Earlier this year, the California Legislature passed SB-10, a bill that will, beginning in October of 2019, eliminate cash bail in favor of a system purporting to detain people according to their risk of re-offense or fleeing from trial.
The abuses of the cash bail system are well known. Bail amounts are set without regard to the actual risk an accused person presents, poor people often are unable to raise even the required 10%, that same 10%, as it is non-refundable, can often tip a poor family into a downward spiral, excessive pre-trial detention is used buy prosecutors as a cudgel to get guilty pleas, and so much more. The overall effect of the cash bail system is also highly racially discriminatory, with proportionally far many more people of color detained before trial than white folks. However, there is always a way to make a bad situation worse.
SB-10 began as an honest attempt to address these problems, and replace them with a more just system. However, massive revisions were made to SB-10 a mere three days before passage. These revisions caused many organizations, including the ACLU and the California Attorneys for Criminal Justice to withdraw their support for the bill, citing its potential to vastly increase pre-trial detention in California. (The Criminal Justice Committee has analyzed SB-10, and prepared a diagram of the process it envisions.)
In 2017, Christopher White was standing by his truck in Encinitas when his friend Jeremy Owens assaulted a local woman, grabbing her by the neck and beginning to pull her to the truck. By his own account, he yelled at Owens to stop. Owens stopped, and as the girl fled, Mr White yelled “Go in the house!” His friend got in the truck, and the two men drove away.
Over that weekend, Mr White tried to convince Owens to turn himself in, and discussed with other friends Owens’ need for counseling.
The San Diego County DA’s Office charged White with attempted rape and kidnapping. He was denied bail, on the grounds that he was a danger to society. He was also offered a plea deal which included three years of unsupervised probation.
In Re White
A member of our Branch’s Criminal Justice Committee recently attended a meeting at the League of Women Voters, and got a chance to discuss White’s case (called “In Re White”; text of brief here) with his defense attorney, Laura Schaefer.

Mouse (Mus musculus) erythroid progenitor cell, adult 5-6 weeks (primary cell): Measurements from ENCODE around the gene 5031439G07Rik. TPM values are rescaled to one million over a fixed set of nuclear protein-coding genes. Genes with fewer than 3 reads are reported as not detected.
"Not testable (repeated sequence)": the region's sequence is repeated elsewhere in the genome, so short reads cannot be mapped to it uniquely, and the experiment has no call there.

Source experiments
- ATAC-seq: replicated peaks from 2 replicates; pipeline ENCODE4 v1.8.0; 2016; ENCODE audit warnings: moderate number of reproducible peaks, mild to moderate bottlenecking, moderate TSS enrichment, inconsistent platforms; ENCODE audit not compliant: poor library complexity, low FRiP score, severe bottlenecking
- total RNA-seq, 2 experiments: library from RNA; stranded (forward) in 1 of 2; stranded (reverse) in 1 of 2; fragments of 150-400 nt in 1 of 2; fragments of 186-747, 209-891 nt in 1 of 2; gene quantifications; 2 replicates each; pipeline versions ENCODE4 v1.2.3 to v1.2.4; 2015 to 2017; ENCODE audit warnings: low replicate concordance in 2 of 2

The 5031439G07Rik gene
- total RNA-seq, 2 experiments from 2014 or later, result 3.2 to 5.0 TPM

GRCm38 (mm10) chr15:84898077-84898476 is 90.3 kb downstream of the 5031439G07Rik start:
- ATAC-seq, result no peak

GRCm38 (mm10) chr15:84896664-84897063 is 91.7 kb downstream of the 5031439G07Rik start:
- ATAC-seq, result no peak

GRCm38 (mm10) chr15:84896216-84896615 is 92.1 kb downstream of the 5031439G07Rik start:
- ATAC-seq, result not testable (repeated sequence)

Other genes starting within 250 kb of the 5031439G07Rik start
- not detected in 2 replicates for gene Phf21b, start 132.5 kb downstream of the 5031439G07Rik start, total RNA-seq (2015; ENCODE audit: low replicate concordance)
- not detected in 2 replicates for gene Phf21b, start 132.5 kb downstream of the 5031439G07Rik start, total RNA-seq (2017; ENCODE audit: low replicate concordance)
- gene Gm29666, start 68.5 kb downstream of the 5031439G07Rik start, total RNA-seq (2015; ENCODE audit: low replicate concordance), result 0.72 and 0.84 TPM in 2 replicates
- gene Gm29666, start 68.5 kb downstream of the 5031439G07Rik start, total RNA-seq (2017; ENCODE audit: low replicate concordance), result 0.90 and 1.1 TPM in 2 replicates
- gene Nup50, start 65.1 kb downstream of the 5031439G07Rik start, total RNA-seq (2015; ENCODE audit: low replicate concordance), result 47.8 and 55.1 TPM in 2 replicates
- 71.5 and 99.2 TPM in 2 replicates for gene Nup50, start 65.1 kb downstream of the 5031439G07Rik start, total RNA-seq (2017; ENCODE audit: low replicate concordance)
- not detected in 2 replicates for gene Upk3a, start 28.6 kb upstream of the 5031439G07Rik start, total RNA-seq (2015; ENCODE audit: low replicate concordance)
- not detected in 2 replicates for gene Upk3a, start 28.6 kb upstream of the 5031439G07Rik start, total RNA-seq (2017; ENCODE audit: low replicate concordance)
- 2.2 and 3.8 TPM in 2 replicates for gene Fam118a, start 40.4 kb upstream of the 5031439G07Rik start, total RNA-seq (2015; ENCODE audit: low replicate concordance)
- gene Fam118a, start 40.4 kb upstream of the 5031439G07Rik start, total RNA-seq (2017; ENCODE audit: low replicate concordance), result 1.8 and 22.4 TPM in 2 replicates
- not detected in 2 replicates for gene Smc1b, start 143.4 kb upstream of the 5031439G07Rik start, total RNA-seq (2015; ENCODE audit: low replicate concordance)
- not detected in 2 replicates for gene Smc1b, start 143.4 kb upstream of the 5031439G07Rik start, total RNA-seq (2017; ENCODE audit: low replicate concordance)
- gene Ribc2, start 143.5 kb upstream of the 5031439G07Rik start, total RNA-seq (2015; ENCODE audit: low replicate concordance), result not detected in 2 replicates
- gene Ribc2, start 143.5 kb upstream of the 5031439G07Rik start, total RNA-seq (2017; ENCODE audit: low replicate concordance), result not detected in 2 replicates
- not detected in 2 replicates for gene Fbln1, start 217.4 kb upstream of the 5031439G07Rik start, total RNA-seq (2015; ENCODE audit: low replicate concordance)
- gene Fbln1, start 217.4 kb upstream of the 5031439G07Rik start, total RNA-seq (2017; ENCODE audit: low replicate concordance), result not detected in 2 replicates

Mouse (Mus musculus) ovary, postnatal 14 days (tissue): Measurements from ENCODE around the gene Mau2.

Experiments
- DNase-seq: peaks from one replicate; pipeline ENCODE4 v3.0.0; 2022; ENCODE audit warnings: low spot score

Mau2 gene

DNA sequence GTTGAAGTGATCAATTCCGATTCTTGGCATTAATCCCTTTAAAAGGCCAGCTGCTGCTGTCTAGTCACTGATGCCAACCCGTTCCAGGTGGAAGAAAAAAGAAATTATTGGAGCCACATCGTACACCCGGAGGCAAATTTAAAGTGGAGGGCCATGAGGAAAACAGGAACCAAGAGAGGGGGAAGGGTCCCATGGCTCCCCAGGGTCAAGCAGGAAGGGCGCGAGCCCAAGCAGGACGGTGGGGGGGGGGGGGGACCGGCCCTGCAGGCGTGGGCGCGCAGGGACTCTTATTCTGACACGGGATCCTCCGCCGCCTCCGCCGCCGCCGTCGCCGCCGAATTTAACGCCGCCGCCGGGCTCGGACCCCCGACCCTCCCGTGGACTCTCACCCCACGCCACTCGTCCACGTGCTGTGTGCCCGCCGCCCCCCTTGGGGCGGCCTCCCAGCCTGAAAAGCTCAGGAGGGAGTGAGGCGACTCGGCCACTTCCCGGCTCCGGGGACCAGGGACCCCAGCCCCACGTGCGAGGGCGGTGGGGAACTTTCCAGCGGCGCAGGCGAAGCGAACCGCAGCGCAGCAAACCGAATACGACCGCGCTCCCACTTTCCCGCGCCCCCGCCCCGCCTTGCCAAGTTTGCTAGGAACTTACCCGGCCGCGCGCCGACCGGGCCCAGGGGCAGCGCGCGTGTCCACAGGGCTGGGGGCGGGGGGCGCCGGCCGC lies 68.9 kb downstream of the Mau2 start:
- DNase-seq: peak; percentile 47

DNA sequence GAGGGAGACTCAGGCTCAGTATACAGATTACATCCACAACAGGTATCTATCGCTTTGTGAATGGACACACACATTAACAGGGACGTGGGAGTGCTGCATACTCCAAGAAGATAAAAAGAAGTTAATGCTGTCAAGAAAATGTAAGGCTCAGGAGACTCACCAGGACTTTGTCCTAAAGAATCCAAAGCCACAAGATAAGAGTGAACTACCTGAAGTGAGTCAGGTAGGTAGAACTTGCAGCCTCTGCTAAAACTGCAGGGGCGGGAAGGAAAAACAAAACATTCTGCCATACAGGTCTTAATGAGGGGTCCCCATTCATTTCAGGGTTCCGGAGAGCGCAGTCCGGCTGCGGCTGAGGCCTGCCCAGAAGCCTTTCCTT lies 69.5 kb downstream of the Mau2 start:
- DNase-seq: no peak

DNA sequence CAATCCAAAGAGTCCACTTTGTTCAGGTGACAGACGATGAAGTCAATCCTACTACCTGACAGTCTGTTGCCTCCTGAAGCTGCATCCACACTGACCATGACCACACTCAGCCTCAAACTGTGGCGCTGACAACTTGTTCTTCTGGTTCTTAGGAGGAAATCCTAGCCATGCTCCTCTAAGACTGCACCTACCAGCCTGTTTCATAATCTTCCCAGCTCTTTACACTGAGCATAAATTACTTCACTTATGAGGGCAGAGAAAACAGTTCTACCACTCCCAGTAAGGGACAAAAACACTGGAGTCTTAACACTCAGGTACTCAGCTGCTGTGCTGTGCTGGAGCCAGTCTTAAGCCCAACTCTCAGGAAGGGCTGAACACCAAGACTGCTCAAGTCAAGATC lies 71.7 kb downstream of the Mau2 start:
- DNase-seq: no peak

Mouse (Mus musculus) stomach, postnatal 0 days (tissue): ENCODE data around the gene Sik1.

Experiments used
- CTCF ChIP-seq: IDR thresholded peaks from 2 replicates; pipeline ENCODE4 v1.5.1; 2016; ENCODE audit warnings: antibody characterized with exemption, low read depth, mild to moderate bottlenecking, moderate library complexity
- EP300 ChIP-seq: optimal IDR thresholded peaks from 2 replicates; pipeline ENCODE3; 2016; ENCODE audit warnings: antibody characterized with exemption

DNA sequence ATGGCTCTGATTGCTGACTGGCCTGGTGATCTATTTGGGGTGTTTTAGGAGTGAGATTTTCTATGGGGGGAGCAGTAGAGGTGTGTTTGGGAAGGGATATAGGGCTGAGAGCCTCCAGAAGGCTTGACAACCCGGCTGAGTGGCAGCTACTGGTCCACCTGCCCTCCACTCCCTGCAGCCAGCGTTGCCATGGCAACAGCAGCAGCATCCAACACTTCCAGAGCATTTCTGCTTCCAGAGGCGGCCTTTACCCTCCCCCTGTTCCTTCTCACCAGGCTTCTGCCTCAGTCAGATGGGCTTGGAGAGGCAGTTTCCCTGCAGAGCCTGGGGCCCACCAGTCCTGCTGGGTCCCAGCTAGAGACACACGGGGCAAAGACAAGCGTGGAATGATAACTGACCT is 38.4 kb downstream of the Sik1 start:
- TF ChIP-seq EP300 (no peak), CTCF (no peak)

Schaefer explained that California is actually in a bit of a confusion around bail. Cash bail (non-excessive cash bail) has been a right of California citizens under Section 12 of the California Constitution since before the turn of the last Century. However, in the ecstasy of punitive spirit so common after the Civil Rights movement (and so often used to subvert the gains of that movement), multiple ballot initiatives weakened the right to release under Section 12. Parts of the first measure were found in conflict with Section 12, but others were allowed to stand, and then the whole thing was relied on in another amendment, and SB-10’s vast apparatus of pre-trial detention is the latest bill to build upon this foundation.
Schaefer’s argument consists of two major points:
- Denying White’s bail was prosecutorial overreach and nonsensical on its face, as the DA’s Office simultaneously argued that White was too dangerous to be release before trial, but offered him a deal recognizing that he was not dangerous enough to even warrant supervision if he plead guilty.
- The initiatives that weakened Section 12 did so implicitly only, and the only correct way to amend section 12 is to do so explicitly. Therefore, Section 12 still should apply in full.
If Schaefer were to win her case, those portions of SB-10 that build upon the ballot initiatives (namely, the pre-trial detention provisions, NOT the release-without-bail provisions) would be void, and cash bail would continue in California past October 2019.
There is a companion case to In Re White, called Humphrey, that specifically addresses excessive bail as unconstitutional under Section 12. It could also invalidate much of SB-10.
Arguments are ongoing before the California Supreme Court.
Interested in Criminal Justice?
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